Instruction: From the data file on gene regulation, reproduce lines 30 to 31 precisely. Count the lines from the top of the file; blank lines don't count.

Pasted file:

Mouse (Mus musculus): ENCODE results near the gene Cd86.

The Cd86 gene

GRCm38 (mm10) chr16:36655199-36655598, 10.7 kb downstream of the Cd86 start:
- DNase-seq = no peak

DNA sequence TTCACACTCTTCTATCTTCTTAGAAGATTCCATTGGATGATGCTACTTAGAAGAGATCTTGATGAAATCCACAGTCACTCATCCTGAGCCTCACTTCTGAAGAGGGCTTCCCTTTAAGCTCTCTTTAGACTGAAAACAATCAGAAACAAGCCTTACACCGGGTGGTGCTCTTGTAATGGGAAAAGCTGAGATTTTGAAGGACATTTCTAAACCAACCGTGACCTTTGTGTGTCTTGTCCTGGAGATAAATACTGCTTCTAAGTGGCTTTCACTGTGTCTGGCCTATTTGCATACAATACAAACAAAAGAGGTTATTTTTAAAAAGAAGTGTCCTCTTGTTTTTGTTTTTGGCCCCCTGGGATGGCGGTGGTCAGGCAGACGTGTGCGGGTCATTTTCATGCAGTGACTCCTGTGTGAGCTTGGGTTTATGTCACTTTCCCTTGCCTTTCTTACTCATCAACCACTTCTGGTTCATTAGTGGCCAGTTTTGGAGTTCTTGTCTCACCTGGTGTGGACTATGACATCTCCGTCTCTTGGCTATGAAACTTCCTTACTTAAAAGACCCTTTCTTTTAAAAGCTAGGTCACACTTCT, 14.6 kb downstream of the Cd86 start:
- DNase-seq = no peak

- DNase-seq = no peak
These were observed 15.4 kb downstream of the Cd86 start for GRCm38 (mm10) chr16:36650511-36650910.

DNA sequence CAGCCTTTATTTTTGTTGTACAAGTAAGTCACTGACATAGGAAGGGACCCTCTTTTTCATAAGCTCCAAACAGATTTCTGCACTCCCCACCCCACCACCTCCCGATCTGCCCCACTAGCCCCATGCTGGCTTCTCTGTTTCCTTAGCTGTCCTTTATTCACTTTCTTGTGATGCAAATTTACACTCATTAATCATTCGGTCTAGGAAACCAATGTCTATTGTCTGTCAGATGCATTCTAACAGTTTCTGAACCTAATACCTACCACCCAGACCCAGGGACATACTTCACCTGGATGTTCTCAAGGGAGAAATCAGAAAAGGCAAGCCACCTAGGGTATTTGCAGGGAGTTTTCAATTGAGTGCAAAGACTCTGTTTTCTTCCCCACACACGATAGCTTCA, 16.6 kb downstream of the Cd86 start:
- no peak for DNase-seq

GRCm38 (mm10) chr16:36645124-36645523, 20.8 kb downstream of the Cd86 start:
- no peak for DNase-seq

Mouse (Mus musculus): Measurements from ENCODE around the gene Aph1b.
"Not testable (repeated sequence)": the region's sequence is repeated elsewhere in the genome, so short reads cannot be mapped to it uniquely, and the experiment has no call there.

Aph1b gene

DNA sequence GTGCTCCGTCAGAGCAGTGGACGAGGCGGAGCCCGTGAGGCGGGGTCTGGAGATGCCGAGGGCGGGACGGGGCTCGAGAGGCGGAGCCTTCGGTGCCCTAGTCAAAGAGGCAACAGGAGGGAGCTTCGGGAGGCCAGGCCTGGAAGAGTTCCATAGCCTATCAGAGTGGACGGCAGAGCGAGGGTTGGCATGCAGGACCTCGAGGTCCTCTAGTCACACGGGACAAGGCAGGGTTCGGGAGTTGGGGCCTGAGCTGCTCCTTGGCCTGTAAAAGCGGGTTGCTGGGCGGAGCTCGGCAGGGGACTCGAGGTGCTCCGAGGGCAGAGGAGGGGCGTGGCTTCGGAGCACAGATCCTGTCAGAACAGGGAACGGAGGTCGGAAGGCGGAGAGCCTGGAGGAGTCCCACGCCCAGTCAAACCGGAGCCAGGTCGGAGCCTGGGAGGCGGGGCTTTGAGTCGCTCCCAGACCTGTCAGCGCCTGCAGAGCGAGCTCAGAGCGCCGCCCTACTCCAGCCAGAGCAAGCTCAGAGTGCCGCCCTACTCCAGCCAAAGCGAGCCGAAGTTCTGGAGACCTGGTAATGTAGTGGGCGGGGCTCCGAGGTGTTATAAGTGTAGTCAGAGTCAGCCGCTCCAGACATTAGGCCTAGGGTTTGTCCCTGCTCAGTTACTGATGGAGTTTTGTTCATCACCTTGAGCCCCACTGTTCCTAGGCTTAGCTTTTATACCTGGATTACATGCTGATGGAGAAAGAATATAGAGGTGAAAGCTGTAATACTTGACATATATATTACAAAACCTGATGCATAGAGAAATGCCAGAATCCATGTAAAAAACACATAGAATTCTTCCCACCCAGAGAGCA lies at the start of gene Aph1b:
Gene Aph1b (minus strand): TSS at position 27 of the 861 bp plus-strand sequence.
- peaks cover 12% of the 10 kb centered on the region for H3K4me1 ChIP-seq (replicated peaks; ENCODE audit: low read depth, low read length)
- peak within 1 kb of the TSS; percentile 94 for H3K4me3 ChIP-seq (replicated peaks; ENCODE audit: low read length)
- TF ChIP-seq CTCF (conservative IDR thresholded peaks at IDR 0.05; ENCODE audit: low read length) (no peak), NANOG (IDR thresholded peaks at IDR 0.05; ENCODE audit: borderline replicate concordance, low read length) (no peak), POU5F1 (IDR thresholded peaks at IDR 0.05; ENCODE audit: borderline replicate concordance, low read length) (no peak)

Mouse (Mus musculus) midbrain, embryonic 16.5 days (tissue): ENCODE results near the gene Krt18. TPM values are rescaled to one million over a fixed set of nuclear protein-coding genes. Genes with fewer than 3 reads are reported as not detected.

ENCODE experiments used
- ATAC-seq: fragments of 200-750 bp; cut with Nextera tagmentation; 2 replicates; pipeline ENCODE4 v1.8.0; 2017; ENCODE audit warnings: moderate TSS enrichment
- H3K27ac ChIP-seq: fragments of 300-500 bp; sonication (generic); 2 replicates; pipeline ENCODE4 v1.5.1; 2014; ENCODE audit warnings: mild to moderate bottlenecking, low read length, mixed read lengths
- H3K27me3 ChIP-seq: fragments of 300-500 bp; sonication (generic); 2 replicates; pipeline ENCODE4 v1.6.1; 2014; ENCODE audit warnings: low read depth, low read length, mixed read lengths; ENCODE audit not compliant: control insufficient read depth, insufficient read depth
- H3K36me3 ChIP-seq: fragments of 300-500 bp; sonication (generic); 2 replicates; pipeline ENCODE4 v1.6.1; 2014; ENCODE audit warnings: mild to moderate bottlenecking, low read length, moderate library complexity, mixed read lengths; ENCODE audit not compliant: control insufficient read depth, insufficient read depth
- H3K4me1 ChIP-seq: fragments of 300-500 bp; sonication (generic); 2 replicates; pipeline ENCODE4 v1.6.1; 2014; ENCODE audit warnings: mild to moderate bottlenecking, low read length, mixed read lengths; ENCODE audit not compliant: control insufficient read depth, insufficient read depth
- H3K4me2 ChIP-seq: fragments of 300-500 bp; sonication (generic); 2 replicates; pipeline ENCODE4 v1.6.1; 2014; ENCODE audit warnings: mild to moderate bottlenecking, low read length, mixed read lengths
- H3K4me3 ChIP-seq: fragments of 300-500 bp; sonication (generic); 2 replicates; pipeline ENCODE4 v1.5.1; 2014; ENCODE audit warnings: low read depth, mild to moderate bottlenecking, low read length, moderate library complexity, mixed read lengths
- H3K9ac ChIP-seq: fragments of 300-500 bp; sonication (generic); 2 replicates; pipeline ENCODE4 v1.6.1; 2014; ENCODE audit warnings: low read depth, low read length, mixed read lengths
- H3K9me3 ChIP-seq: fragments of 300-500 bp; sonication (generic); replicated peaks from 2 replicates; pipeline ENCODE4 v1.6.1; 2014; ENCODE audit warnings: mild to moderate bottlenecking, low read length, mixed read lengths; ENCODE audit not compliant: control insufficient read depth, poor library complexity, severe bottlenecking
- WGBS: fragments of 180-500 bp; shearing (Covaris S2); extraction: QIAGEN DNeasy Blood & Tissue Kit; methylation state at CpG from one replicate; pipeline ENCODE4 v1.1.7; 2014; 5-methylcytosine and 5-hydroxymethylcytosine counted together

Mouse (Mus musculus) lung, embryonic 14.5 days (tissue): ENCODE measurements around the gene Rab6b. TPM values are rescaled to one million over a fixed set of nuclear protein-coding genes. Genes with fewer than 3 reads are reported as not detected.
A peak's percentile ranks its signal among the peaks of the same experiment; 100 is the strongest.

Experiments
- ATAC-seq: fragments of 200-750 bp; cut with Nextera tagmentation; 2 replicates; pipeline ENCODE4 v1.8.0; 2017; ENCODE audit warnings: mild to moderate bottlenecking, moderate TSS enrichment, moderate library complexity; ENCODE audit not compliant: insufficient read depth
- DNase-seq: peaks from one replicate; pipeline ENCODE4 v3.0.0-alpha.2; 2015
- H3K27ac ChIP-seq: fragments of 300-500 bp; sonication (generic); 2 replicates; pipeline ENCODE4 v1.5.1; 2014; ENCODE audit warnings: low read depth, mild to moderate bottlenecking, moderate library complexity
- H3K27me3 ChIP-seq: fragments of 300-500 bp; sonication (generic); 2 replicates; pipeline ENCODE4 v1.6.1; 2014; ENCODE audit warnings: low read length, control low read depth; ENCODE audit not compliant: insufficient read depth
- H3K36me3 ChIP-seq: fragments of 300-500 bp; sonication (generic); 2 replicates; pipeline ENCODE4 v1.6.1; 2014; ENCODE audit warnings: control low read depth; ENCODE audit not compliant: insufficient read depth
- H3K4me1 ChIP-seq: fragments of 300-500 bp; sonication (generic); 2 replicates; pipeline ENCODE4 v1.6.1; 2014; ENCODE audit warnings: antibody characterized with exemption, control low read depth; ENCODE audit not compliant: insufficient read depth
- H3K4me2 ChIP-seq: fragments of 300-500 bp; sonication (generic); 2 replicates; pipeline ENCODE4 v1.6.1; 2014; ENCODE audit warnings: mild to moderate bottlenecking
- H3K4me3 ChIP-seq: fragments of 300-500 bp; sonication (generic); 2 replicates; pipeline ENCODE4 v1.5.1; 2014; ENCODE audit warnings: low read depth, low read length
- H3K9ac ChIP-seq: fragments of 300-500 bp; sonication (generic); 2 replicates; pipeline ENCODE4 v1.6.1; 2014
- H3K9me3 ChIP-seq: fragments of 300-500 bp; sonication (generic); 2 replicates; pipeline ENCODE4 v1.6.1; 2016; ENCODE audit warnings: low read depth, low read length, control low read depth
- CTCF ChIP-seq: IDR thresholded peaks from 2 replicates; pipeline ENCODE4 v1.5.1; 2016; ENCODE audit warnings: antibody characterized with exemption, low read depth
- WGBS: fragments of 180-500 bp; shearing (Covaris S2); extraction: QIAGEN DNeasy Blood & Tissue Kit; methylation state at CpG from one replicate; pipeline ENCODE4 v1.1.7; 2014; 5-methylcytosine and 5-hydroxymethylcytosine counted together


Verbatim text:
- H3K9ac ChIP-seq: fragments of 300-500 bp; sonication (generic); 2 replicates; pipeline ENCODE4 v1.6.1; 2014; ENCODE audit warnings: low read depth, low read length, mixed read lengths
- H3K9me3 ChIP-seq: fragments of 300-500 bp; sonication (generic); replicated peaks from 2 replicates; pipeline ENCODE4 v1.6.1; 2014; ENCODE audit warnings: mild to moderate bottlenecking, low read length, mixed read lengths; ENCODE audit not compliant: control insufficient read depth, poor library complexity, severe bottlenecking